Life bestows advantages and disadvantages on all of us. My measure of an ethical person is someone who, when circumstances give him or her an unjust advantage over another person, does not pursue it. My parents were the most ethical people I have ever known. Of course, Daddy was an upper middle class professional who provided us with complete financial security. The poor often have to choose between their integrity and their survival. That is why the moral injury caused by poverty is often worse than the material consequences. Many “unethical” people would be more ethical if they received adequate financial compensation for their labor and/ or the social resources to maintain an adequate level of human dignity.

    Reply
    1. GeoffT

      Carol, I think there is a whole measure of wisdom contained in this last paragraph you write. Yes, it’s easy to be good, honest, and ethical when you have money, not so easy when you have none and you have kids to feed etc.

      Reply
  4. Brunetto Latini

    If pursued ethically and un-self-destructively, using the Golden Rule as a guide for living, I see nothing wrong with living for pleasures. In fact, one of my favorite songs is “Pleasure, Little Treasure” by Depeche Mode. I didn’t think this way until the past several years. I see no reason to pay lip service to Christian piety anymore. But Christians think if you’re living for pleasure, you’re destroying yourself and others. That’s not what I’m talking about.

    Reply
    1. Hugh D. Young

      ……RIGHTO….While their mean-spirited judgements, condemning others they no NOTHING about to an eternity in hell, all the while living out their lives play acting, with a complete lack of transparency isn’t harming/ destroying anybody? Hey, they’re just ‘Standing upon their ‘rock’, God’s Word, with ZERO compromise’……or so they tell us all, anyway!

      Reply
  5. Hugh D. Young

    Would be kind of cool if there was an edit feature here….*know*^^^

    Reply
  6. Steve Ruis

    Re ” I am quite self-aware, and usually don’t have a problem recognizing when I have been an ass or caused harm to someone else. When I understand that I have failed in some way, I don’t pray, seeking a mythical God’s forgiveness. Instead, I do what I can to apologize and, if necessary, make restitution. I then do my best to not repeat said behavior. As all humans do, I fail every day.” I am, apparently, just like you.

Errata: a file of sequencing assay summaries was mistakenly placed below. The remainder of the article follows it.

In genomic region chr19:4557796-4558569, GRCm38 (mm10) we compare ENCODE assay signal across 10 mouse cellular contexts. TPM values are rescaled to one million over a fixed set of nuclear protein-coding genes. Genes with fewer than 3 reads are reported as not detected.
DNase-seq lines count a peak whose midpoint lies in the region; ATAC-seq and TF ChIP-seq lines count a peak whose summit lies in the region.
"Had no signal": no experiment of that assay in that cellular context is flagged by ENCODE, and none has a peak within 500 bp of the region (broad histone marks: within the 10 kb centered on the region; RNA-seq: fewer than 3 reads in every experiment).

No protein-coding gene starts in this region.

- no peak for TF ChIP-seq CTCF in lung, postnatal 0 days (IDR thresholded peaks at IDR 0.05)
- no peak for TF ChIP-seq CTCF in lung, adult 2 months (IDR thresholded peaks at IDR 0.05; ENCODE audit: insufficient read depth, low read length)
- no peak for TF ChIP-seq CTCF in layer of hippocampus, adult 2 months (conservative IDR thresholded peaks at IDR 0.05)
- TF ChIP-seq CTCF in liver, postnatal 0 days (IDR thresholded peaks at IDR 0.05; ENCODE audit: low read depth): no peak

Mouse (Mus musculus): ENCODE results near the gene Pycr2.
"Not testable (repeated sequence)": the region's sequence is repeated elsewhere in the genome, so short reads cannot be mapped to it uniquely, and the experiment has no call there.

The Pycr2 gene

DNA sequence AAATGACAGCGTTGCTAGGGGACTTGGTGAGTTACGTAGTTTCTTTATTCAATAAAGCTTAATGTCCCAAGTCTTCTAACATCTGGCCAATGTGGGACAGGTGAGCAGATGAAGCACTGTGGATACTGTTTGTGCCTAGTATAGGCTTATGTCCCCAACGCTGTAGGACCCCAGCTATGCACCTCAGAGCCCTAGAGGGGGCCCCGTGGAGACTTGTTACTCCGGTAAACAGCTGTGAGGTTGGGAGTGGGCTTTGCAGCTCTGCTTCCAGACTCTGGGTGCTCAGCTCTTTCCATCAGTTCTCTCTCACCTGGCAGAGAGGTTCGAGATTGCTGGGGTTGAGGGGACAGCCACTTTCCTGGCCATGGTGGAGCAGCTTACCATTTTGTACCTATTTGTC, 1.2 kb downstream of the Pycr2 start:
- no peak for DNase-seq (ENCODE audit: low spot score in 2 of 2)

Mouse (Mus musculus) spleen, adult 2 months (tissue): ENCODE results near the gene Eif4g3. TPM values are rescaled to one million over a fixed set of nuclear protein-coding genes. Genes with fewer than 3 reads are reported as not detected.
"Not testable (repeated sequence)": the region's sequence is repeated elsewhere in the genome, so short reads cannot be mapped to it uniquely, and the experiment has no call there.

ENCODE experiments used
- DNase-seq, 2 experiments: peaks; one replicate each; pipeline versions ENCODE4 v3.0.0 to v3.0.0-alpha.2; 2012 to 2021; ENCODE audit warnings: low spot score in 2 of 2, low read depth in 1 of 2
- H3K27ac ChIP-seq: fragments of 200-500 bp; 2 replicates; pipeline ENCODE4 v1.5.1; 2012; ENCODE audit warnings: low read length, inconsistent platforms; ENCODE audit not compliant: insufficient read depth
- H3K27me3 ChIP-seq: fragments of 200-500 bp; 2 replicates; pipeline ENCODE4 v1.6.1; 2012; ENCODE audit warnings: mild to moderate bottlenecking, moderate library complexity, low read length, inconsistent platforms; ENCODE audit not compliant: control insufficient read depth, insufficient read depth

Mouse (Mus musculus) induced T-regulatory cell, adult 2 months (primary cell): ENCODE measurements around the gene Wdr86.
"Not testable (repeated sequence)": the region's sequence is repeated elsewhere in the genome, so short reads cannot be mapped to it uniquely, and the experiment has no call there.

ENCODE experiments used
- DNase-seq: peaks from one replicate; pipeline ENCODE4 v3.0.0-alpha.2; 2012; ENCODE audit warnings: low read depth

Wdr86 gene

I do note however that our practice of evaluating our own behavior against social norms and admitting that we fail quite often has been hijacked by religion with the insertion of their god. By having us seek forgiveness of their god for our failing behaviors we accumulate a great deal of “restitution responsibility” toward that god, instead of toward those we have failed. The same process occurs when we thank god for all of the “physical and mental gifts we have received.” We get our genetics from of parents and ancestors and much of our initial training from our parents and our siblings. How we turn out as an adult has to do with them and with our own personal effort in becoming a “good person.” But we are told that we have to thank god for our “gifts” which sets up an obligation to reciprocate and do something in return for god … and his church.

    This is high level manipulation that would make the mafia proud. (“This is a nice business you got goin’ here, be a shame if something were to happen to it. But we can protect you and in appreciation, all we ask is a small payment.”) I believe it is called a protection racket. The perpetrator sets up a consequence for inaction and then promises to ameliorate your inaction. Both the disease and the cure have the same source,

    Reply
  7. Carol Dworkowski

    There is a light and a dark side to everything. the problem is that we cannot destroy the dark side without also destroying the light side. Like so many illnesses that are not immanently fatal when properly managed, the human narcissistic condition and our institutions that reflect its require constant reformation and transformation.

    I wish more people would realize that the opposite of “bad government” is “good government”, not “no government”. Anarchy is the only thing that is worse than despotism. At least with a despot we know where the threat lies. With anarchy it could come from anyone.

    “Man is neither angel nor beast; and the misfortune is that he who would act the angel acts the beast.” – Blaise Pascal (1623-1662), Pensées. 1670 – French scientist, mathematician, physicist,

    Anyone who seeks to destroy the passions instead of controlling them is trying to play the angel. ~Voltaire

    If only it were all so simple! If only there were evil people somewhere insidiously committing evil deeds, and it were necessary only to separate them from the rest of us and destroy them. But the line dividing good and evil cuts through the heart of every human being. And who is willing to destroy a piece of his own heart? –Alexander Solzhenitsyn

    If the world has not approached its end, it has reached a major watershed in history, equal in importance to the turn from the Middle Ages to the Renaissance. It will demand from us a spiritual blaze, we shall have to rise to a new height of vision, to a new level of life where our physical nature will not be cursed as in the Middle Ages, but even more importantly, our spiritual being will not be trampled upon as in the Modern Era…No one on earth has any other way left but up-wards. –Alexander Solzhenitsyn, A World Split Apart, Source: commencement address at Har-vard University, June 1978 (Note: Solzhenitsyn calls for a “spiritual blaze”, not a religious revival. Spirituality is an inside-out experience. Religion is an outside-in experience. Subtle, but big, difference!